(man-dame-us) n. Latin for “we order,” a writ (more modernly called a “writ of mandate”) which orders a public agency or governmental body to perform an act required by law when it has neglected or refused to do so. Examples: After petitions were filed with sufficient valid signatures to qualify a proposition for the ballot, the city refuses to call the election, claiming it has a legal opinion that the proposal is unconstitutional. The backers of the proposition file a petition for a writ ordering the city to hold the election. The court will order a hearing on the writ and afterwards either issue the writ or deny the petition. Or a state agency refuses to release public information, a school district charges fees to a student in violation of state law, or a judge will not permit reporters entry at a public trial. All of these can be subject of petitions for a writ of mandamus.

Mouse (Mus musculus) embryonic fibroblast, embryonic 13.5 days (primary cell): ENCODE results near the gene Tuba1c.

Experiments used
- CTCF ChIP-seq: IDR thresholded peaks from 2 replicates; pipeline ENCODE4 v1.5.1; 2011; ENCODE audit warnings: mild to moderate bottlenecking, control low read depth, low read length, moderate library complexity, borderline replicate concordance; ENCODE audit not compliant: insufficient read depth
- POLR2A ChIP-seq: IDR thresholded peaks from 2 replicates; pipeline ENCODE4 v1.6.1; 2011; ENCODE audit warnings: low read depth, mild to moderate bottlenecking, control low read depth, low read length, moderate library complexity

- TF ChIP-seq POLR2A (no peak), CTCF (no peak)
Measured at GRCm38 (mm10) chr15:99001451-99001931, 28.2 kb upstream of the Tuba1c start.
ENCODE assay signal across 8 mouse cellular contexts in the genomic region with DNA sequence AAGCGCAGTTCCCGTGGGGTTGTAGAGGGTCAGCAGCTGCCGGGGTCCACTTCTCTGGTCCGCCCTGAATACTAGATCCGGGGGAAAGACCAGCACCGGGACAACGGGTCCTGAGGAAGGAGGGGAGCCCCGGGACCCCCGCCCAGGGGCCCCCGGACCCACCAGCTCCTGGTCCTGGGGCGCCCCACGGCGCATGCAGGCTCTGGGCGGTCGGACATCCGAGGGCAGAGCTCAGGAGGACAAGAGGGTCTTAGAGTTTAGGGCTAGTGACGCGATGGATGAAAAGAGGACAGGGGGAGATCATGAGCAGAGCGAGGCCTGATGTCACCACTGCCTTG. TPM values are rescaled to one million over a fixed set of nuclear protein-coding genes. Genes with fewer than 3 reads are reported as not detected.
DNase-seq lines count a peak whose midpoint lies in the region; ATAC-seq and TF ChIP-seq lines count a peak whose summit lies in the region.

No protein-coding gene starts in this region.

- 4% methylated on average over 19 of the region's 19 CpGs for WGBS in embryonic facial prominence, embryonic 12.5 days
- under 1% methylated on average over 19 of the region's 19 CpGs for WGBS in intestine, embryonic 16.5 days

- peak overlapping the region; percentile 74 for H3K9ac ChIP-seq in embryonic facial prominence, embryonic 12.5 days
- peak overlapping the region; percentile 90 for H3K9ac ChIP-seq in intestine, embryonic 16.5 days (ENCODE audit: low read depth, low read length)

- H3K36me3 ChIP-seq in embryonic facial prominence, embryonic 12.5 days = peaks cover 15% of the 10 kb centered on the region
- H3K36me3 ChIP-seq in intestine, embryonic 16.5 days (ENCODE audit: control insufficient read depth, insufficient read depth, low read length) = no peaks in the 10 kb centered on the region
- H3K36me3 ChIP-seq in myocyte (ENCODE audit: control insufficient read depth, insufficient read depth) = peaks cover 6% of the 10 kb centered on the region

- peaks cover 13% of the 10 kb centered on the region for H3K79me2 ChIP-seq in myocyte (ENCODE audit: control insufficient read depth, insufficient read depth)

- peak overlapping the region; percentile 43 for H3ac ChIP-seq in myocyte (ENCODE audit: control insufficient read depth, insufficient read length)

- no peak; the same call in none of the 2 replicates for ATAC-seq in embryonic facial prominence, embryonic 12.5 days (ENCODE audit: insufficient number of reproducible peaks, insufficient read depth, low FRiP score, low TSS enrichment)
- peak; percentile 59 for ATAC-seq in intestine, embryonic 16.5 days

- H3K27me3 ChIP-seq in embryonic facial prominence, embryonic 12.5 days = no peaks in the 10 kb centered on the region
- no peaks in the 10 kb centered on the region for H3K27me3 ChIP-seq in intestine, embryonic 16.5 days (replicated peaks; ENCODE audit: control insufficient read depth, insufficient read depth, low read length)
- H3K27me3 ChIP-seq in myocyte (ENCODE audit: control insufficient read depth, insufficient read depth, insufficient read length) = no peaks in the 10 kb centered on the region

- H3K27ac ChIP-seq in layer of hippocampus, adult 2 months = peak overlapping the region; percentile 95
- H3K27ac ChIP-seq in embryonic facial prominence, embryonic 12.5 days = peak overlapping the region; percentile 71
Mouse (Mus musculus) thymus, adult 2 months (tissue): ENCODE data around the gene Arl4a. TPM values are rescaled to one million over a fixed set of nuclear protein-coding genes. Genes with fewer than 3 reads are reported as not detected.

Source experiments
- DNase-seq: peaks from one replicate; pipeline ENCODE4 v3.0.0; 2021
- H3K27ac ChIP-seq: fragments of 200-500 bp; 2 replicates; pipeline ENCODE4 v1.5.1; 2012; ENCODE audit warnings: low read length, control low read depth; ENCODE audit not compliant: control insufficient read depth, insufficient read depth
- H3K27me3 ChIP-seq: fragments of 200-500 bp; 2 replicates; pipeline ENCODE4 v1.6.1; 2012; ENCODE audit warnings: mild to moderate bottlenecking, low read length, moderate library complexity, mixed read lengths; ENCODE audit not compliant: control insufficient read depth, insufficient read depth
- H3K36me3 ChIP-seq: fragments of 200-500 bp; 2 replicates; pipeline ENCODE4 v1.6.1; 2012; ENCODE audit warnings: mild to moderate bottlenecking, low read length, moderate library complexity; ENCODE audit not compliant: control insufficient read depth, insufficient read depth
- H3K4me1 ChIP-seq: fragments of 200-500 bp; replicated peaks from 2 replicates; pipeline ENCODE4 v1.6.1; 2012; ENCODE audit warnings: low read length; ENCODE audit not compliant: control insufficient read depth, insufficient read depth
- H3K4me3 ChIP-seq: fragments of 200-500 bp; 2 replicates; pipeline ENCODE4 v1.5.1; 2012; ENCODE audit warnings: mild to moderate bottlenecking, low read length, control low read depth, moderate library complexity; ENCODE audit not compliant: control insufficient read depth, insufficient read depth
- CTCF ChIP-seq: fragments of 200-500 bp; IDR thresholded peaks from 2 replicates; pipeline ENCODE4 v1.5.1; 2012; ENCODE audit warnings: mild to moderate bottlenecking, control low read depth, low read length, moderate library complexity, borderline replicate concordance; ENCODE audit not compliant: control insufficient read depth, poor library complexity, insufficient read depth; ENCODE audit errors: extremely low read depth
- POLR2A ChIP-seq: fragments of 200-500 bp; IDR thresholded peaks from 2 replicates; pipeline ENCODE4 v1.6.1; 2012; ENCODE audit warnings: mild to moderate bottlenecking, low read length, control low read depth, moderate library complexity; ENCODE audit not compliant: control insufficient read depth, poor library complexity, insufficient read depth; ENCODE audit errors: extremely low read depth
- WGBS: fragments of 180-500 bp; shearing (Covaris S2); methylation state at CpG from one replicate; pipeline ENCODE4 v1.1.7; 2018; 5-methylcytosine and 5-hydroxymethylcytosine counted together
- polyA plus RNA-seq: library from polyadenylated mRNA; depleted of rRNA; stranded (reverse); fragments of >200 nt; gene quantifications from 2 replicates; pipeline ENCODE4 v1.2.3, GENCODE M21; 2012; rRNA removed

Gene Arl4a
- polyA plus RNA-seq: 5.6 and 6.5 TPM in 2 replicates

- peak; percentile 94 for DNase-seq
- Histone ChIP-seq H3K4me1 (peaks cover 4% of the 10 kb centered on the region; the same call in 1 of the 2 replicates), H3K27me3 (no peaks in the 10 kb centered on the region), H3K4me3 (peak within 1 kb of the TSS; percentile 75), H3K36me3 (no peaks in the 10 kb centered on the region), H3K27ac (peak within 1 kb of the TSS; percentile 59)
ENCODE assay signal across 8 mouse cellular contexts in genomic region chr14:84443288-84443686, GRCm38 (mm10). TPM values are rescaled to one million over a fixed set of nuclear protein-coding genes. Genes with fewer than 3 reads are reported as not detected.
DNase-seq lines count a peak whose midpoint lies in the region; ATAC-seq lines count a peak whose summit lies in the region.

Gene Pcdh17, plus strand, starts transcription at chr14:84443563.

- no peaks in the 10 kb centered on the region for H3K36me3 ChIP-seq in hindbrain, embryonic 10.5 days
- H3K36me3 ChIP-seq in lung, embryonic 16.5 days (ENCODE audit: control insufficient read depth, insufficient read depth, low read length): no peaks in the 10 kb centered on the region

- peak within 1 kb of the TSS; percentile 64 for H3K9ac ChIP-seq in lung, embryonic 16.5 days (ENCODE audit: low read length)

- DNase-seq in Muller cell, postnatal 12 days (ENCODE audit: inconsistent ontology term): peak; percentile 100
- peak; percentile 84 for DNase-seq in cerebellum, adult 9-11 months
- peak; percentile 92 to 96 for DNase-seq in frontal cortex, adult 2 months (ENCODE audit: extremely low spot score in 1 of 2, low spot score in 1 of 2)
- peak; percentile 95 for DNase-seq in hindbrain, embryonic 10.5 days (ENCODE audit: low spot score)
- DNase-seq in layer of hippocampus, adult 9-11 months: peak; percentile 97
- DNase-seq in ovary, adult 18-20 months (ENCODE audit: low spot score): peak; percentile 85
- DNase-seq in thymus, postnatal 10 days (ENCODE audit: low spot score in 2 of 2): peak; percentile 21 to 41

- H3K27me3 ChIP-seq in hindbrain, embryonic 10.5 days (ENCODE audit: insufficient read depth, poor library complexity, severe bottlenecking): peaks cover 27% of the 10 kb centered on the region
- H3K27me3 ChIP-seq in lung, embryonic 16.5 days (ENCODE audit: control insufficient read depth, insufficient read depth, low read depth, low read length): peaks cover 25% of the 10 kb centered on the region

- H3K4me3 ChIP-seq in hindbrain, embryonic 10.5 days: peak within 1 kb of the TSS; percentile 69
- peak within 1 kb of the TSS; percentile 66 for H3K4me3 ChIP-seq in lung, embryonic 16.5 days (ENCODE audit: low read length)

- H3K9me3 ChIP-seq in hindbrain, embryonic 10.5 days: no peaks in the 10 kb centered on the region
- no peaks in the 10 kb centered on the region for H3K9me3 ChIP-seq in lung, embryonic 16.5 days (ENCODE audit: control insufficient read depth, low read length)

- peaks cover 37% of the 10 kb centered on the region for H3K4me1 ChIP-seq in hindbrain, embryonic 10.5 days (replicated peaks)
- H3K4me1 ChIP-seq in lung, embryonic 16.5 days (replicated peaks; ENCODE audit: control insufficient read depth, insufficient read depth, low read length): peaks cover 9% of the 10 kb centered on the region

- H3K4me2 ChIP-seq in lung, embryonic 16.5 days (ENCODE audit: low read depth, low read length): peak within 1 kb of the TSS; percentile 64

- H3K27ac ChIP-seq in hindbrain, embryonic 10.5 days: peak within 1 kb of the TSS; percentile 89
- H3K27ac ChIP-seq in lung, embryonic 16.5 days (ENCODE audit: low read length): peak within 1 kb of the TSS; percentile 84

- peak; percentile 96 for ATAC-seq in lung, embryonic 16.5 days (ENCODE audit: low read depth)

So, how do you get to the Supreme Court? “Mandamus, mandamus, mandamus.” The government leapfrogged over the usual procedures and filed for extraordinary relief—in the form of a writ of mandamus—in the appeals court. And when the D.C. Circuit Court of Appeals denied that writ, noting that the case needed to be fully decided in the lower court first, Cheney took the up elevator to the Supreme Court instead of the down elevator back to the trial court.